Paris’s Bois de Boulogne area, known for prostitution at night. (Photo by THIERRY ORBAN/Sygma via Getty Images)


European Sex Workers group ‘disgusted’ at EU’s ‘Prostitution Report’


The European Parliament’s latest proposal for the regulation of prostitution has sparked outrage from the European Sex Workers Association (ESWA) and organisations including Human Rights Watch and Amnesty International’s European branch.

The draft EP report “on the regulation of prostitution in the EU: its cross-border implications and impact on gender equality and women’s rights” encourages European Union Member States to adopt the so-called Nordic model. This criminalises clients and third parties in an effort to reduce demand but does not target sex workers.

“We are disgusted at the extraordinary omission of swathes of research [and] the disregard for the lives of [sex] workers who are endangered by harmful laws,” ESWA posted on Twitter after the “Prostitution Report” was adopted, with 16 votes in favour, 10 against and three abstentions, on June 27.

“This report was written without consultation with our community. It includes wilfully misinterpreted research [and] warped definitions that we can scarcely believe are legal,” ESWA tweeted.

Drawn up by the EP’s Committee on Women’s Rights and Gender Equality (FEMM), the report “sheds light on the reasons why people enter prostitution and what we as a society need to do to prevent this,” said committee rapporteur Maria Noichl, of Germany’s Social Democratic Party (S&D).

“Today’s vote was an important one for the committee, on an important subject, dividing feminists for far too long,” she added.

Currently, among the 27-nation EU bloc, a version of the Nordic model is adopted in France, Sweden and Ireland.

Human Rights Watch said its own research “consistently shows that [any form of] criminalisation makes sex workers more vulnerable to sexual violence, assault and murder”.

Amnesty International EU, meanwhile, said its investigations in Ireland “found that new laws to make it illegal to buy sex are forcing sex workers to take more risks; they are less likely to report abuse, more exposed to evictions and homelessness and they face increasing stigma”.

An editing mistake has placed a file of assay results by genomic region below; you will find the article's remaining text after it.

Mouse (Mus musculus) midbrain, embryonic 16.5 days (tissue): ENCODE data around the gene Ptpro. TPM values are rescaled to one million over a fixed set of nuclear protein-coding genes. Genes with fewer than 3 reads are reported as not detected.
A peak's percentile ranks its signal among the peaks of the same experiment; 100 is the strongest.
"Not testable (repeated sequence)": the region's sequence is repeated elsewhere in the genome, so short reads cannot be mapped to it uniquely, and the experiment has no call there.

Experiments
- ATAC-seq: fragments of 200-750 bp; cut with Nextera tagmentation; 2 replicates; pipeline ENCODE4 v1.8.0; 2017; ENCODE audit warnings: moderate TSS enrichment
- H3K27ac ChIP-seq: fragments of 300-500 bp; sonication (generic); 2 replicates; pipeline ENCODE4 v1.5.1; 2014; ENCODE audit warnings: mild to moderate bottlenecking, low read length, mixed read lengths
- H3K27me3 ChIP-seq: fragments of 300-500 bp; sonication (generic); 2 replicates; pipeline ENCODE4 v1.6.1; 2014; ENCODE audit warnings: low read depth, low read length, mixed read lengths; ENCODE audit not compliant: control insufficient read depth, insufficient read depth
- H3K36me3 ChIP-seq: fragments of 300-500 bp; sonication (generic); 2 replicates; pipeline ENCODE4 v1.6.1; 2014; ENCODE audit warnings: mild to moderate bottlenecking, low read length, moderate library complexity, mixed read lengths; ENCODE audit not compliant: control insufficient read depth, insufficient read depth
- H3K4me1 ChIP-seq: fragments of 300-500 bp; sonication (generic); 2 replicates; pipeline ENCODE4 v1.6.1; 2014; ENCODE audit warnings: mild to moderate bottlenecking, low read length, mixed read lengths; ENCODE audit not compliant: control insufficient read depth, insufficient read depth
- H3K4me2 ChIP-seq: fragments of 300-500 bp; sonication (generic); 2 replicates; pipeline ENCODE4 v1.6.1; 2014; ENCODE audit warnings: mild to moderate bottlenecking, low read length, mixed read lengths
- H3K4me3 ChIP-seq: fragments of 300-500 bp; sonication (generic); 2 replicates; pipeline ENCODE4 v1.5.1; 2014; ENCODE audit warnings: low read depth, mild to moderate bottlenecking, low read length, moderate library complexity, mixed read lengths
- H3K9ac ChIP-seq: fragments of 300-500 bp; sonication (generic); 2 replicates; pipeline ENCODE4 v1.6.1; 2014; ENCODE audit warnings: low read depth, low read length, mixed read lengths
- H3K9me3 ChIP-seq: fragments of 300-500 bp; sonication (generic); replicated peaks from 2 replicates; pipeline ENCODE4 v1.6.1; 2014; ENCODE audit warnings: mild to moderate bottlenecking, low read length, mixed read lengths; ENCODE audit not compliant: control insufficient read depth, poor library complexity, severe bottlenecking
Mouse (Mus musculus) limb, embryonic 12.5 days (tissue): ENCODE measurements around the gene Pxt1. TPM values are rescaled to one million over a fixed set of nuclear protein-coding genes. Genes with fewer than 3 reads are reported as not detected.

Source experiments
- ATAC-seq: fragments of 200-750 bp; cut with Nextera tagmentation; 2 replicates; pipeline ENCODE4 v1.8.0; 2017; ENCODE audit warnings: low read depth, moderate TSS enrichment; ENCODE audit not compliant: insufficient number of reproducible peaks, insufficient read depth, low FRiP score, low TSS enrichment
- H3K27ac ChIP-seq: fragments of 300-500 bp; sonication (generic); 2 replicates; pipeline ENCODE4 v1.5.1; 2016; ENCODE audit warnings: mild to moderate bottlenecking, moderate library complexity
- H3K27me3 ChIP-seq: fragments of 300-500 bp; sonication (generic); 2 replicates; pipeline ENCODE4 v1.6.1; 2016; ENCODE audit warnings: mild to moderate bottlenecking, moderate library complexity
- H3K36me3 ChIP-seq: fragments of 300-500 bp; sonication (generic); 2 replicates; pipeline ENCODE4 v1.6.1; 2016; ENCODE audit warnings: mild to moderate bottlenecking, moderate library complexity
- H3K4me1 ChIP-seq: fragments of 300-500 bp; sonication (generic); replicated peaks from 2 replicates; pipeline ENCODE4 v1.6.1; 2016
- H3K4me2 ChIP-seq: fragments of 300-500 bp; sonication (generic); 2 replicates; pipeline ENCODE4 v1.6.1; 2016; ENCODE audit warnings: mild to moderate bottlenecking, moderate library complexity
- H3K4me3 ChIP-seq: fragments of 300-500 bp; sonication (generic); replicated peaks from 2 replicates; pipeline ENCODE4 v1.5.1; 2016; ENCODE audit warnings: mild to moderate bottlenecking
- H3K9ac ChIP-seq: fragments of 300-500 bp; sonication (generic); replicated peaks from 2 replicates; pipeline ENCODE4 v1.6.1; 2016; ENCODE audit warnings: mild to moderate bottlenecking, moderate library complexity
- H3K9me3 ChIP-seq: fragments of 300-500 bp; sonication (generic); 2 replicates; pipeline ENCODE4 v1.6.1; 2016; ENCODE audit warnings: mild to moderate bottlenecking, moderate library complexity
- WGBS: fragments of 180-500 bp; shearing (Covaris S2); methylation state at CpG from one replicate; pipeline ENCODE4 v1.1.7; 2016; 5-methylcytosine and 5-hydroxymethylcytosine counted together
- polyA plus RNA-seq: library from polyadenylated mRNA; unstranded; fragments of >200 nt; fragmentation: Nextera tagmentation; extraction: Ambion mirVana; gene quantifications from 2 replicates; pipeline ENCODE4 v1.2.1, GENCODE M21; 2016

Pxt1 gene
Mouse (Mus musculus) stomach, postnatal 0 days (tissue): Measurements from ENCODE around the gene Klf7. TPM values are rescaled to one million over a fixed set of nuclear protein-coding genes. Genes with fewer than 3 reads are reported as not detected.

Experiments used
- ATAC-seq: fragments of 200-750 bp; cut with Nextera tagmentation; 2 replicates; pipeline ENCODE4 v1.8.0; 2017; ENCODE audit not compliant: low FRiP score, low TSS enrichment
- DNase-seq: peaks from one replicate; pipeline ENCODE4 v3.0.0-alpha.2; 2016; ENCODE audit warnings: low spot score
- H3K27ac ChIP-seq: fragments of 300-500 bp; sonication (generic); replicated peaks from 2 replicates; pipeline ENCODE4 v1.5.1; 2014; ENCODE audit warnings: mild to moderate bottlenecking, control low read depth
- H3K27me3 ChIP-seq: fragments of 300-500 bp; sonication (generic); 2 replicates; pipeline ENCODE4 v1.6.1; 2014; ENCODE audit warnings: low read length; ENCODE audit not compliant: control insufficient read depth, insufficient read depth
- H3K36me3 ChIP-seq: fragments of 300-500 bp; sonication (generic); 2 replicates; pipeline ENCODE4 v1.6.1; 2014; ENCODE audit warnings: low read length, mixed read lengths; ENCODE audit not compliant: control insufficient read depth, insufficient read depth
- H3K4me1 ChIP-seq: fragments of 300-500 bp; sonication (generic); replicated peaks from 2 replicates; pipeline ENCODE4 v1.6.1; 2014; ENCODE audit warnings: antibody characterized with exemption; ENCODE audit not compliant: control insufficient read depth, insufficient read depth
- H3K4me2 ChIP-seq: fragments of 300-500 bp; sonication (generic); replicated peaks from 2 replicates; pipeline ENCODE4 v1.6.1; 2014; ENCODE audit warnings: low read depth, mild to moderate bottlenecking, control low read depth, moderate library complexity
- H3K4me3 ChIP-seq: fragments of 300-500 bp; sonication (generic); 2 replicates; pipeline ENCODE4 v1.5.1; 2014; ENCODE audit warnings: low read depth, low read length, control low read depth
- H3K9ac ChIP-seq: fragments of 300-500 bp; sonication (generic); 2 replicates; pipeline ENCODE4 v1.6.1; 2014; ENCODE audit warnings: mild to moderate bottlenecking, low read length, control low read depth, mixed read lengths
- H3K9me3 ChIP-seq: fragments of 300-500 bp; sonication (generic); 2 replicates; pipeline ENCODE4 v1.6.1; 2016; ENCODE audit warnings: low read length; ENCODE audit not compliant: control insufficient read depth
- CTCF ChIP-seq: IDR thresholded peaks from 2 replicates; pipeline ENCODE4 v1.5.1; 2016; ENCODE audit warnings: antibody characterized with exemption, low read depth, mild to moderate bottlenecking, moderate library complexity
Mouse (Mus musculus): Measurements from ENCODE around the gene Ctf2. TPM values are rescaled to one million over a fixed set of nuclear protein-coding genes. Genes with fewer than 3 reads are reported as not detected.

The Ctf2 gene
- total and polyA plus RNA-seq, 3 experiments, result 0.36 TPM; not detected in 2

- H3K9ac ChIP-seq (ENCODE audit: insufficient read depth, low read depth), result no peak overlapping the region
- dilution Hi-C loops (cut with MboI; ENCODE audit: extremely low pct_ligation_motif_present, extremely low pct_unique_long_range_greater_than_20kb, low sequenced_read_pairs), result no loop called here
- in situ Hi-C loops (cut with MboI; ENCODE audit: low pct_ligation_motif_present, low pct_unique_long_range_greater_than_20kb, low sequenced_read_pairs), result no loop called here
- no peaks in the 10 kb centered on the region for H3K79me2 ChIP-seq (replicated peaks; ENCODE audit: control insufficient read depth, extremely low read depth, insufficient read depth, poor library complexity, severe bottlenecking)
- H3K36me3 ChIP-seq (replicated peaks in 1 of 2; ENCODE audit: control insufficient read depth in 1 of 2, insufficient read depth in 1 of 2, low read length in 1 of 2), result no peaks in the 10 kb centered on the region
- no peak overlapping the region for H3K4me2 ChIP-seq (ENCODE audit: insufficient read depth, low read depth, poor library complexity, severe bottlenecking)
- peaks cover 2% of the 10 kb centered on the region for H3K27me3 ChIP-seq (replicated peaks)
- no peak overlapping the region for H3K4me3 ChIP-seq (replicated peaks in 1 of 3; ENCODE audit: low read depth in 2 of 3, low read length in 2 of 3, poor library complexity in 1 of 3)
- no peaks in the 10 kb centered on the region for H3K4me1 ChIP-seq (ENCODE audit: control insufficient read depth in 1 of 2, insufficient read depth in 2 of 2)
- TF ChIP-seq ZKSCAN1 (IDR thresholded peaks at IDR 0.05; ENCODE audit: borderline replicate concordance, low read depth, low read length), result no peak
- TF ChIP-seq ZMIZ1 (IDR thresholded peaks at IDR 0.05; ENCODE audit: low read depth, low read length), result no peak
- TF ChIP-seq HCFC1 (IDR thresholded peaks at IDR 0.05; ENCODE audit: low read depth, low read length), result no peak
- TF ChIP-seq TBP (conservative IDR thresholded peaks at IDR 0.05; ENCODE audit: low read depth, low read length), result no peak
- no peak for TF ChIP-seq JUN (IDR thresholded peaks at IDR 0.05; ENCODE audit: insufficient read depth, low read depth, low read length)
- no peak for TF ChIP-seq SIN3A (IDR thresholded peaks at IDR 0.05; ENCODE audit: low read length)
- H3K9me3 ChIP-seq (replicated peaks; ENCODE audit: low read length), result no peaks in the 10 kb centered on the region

Elsewhere, ILGA Europe, the European arm of the International Lesbian, Gay, Bisexual, Trans and Intersex Association, said it: “Calls on all policymakers to listen to the voices of sex workers and to support the full decriminalisation of sex work,” a position shared by Human Rights Watch and Amnesty International.

Germany is one of the few EU countries where prostitution and other aspects of the sex industry, such as brothels, are legal. However, it is heavily regulated by the German Government, which levies taxes on it.

Critics of the system say that such burdensome regulation has, in fact, fuelled illicit practices and has pushed many prostitutes into the hands of criminal gangs, reports German media Deutsche Welle.

Among proponents of the Nordic model, Julie Bindel, an investigative journalist and prominent feminist campaigner in the UK, sees it as being “effective in terms of reducing the harms” done to those in the sex trade.

In an article for UK online outlet UnHerd, Bindel argues that supporting a full decriminalisation of prostitution based on “socialist and feminist principles” is “hypocrisy”, given the often “hideous” reality.

She said those in favour of complete liberalisation “should take a hard look at the reality of the global sex trade, a trade that is built on the extreme exploitation of the most disenfranchised women”.

Bindel highlighted research from the London School of Economics that found legalisation of the sex trade apparently increases the trafficking and sexual exploitation of children.

The next stage for the EP committee’s report will be a plenary vote in September.